skip to Main Content
18 Apr 23

Alliances between states, from the Delian League to NATO, are a recurring feature in international relations and they can keep peace or encourage war. States make alliances out of self-interest, fear, or ideology, and the ensuing relationships are rarely easy, especially when they are put to the test. Alliances can make and keep the peace or lead to conflict and in so doing have helped to shape, for better or worse, the modern world. Using examples from the recent past and the present, Margaret MacMillan examines the nature, dynamics, and types of alliances, and suggests reasons why they succeed or fail.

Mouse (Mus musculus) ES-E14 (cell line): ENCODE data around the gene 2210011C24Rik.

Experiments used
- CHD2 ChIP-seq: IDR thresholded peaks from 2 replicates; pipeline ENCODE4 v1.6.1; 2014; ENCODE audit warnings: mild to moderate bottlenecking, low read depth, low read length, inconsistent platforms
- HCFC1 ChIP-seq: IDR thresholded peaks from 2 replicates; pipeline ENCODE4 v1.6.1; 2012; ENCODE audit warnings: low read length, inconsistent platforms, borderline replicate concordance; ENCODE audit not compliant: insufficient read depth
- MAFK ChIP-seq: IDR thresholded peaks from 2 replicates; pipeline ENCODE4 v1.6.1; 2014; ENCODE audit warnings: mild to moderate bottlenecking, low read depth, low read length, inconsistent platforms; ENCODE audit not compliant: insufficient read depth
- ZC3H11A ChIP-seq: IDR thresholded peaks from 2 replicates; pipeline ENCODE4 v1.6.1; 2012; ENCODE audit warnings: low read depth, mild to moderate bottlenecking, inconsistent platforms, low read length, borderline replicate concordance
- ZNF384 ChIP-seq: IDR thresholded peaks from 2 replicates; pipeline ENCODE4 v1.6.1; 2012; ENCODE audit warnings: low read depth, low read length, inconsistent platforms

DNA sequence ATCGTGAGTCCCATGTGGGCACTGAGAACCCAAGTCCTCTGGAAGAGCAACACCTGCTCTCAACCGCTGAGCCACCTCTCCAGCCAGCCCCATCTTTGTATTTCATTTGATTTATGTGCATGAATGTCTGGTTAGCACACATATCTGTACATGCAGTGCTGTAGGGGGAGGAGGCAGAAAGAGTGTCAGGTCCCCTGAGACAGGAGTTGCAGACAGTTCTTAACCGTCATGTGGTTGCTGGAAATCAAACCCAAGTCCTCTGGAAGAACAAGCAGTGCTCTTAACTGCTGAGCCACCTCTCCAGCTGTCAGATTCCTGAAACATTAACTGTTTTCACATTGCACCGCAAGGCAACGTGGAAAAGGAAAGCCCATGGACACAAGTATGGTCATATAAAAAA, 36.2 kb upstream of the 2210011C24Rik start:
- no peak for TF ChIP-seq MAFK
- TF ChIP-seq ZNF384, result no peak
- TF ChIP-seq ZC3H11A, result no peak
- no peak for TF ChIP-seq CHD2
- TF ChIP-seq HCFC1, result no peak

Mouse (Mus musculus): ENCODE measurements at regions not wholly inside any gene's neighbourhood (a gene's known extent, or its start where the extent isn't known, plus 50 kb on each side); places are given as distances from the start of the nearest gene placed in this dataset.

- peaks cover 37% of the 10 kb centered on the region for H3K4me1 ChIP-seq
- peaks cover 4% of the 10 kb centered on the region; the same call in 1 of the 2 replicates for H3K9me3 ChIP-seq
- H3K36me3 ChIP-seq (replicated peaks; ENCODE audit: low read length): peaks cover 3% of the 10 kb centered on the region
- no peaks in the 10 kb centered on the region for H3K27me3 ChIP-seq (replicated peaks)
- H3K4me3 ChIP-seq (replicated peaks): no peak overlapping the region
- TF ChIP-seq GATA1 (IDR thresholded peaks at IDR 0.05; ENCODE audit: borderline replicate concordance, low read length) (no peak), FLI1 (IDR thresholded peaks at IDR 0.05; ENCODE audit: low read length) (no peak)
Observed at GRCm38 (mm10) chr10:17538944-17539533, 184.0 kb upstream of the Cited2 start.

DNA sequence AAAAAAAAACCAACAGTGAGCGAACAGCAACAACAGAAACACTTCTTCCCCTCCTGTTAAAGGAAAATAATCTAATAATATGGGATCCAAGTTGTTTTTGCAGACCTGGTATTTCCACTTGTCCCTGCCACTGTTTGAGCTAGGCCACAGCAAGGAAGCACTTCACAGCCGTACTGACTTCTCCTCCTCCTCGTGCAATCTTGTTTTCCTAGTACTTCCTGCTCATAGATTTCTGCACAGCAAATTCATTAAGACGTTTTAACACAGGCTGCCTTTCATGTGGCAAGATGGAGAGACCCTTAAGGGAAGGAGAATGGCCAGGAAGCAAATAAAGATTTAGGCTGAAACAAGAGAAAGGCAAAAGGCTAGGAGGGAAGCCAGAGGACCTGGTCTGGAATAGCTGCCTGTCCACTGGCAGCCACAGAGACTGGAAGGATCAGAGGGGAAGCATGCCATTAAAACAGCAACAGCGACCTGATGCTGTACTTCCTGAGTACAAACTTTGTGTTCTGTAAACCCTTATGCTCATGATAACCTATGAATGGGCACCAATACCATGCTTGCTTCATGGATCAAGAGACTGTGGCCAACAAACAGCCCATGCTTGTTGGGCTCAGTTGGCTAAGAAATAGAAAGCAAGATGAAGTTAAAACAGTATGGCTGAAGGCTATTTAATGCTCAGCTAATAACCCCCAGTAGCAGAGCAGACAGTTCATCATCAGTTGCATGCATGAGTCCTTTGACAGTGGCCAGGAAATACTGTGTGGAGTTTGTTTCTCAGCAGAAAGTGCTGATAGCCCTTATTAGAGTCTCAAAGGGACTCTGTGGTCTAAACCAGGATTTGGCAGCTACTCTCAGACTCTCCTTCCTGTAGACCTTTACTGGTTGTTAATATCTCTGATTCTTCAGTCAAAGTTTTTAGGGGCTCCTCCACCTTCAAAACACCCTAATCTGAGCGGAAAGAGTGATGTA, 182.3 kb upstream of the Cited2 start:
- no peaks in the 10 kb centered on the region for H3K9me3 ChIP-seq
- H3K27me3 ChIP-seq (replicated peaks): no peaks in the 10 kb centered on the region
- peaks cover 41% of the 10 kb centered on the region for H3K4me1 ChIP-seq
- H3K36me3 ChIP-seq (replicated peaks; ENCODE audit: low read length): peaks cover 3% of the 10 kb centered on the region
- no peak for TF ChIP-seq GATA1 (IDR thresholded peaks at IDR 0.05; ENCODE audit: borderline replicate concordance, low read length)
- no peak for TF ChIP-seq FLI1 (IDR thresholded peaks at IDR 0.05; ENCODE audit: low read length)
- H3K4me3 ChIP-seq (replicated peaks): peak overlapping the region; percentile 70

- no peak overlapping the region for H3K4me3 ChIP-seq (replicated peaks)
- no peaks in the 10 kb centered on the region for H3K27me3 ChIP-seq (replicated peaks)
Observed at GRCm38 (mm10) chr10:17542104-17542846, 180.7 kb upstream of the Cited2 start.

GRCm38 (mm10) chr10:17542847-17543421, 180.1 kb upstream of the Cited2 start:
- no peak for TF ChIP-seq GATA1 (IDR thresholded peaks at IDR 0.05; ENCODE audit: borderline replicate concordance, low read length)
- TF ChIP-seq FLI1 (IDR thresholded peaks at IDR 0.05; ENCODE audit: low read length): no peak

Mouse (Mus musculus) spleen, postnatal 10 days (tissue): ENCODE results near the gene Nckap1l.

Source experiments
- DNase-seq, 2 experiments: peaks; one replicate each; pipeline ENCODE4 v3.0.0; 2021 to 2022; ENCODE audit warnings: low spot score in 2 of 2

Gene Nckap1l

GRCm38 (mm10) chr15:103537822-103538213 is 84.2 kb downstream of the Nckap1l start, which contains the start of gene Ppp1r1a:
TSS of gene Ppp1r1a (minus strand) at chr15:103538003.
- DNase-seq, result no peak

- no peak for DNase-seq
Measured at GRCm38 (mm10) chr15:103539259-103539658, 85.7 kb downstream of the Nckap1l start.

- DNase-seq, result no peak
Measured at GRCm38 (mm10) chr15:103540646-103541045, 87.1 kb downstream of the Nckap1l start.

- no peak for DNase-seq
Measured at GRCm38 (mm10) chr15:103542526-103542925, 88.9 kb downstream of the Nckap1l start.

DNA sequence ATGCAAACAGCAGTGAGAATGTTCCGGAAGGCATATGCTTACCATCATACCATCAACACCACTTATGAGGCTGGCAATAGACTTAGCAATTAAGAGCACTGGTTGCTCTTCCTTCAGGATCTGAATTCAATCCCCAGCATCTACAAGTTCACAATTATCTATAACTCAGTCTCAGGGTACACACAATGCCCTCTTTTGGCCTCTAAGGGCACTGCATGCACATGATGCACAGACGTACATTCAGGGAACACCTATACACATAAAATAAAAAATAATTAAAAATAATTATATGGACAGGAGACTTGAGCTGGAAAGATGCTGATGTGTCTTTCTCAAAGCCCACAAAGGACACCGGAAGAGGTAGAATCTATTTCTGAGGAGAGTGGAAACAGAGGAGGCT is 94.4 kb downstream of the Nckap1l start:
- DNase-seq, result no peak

Back To Top